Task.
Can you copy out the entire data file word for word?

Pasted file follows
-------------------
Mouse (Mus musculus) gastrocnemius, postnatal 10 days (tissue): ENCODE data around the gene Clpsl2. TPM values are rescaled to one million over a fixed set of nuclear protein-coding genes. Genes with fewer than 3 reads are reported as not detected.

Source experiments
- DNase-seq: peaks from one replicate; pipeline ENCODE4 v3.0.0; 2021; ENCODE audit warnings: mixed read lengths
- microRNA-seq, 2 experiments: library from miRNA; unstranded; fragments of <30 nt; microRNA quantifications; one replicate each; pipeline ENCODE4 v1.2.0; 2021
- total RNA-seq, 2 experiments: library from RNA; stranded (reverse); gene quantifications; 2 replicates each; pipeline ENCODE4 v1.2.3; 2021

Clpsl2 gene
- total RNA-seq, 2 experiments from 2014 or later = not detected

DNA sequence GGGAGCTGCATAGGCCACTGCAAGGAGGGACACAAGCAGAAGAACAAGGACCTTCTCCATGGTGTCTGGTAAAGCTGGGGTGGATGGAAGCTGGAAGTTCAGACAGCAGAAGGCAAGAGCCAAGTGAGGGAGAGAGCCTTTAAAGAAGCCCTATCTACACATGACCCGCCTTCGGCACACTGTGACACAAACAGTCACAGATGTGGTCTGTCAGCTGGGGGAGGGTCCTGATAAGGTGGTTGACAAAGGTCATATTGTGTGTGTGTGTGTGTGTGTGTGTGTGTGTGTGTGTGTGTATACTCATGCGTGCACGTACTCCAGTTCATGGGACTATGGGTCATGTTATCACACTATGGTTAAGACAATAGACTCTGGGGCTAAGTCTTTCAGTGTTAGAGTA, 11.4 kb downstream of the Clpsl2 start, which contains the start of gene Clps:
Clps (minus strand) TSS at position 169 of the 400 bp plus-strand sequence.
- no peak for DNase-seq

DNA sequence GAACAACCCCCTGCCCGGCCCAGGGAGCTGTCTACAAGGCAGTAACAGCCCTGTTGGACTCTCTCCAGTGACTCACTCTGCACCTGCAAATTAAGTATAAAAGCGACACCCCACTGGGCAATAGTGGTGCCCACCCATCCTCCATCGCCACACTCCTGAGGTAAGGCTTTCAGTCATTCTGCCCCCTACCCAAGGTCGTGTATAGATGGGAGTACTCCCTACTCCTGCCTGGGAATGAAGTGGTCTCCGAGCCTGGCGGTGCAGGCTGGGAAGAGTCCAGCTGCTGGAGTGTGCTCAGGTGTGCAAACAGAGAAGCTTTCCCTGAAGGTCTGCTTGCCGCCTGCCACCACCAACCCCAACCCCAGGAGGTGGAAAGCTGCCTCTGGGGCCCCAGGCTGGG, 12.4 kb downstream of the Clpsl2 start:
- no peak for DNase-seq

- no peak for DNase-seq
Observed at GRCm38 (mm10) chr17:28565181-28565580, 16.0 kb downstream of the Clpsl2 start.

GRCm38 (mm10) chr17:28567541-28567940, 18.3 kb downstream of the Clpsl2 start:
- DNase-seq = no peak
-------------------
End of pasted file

Mouse (Mus musculus) gastrocnemius, postnatal 10 days (tissue): ENCODE data around the gene Clpsl2. TPM values are rescaled to one million over a fixed set of nuclear protein-coding genes. Genes with fewer than 3 reads are reported as not detected.

Source experiments
- DNase-seq: peaks from one replicate; pipeline ENCODE4 v3.0.0; 2021; ENCODE audit warnings: mixed read lengths
- microRNA-seq, 2 experiments: library from miRNA; unstranded; fragments of <30 nt; microRNA quantifications; one replicate each; pipeline ENCODE4 v1.2.0; 2021
- total RNA-seq, 2 experiments: library from RNA; stranded (reverse); gene quantifications; 2 replicates each; pipeline ENCODE4 v1.2.3; 2021

Clpsl2 gene
- total RNA-seq, 2 experiments from 2014 or later = not detected

DNA sequence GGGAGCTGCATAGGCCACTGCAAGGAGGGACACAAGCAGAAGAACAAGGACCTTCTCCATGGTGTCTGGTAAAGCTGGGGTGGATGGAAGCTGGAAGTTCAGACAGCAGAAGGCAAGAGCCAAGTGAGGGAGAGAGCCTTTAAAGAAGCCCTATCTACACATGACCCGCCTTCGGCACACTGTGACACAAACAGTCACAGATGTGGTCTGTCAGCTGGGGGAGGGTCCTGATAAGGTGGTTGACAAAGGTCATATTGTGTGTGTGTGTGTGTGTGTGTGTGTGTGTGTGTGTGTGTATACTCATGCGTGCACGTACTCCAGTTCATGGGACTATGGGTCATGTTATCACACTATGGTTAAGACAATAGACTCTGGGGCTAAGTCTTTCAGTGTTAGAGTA, 11.4 kb downstream of the Clpsl2 start, which contains the start of gene Clps:
Clps (minus strand) TSS at position 169 of the 400 bp plus-strand sequence.
- no peak for DNase-seq

DNA sequence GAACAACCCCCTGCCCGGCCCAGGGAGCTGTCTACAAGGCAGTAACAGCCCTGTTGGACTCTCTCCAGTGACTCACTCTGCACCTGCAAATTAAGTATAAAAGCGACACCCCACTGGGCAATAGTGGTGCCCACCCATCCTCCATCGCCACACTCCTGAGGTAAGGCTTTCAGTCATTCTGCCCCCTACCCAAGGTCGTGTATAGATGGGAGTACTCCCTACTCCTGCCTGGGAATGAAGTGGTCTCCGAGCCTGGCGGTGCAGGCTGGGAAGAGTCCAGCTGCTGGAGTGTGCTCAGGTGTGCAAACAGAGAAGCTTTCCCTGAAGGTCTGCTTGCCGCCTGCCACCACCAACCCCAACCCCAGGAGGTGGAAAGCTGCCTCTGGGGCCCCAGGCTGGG, 12.4 kb downstream of the Clpsl2 start:
- no peak for DNase-seq

- no peak for DNase-seq
Observed at GRCm38 (mm10) chr17:28565181-28565580, 16.0 kb downstream of the Clpsl2 start.

GRCm38 (mm10) chr17:28567541-28567940, 18.3 kb downstream of the Clpsl2 start:
- DNase-seq = no peak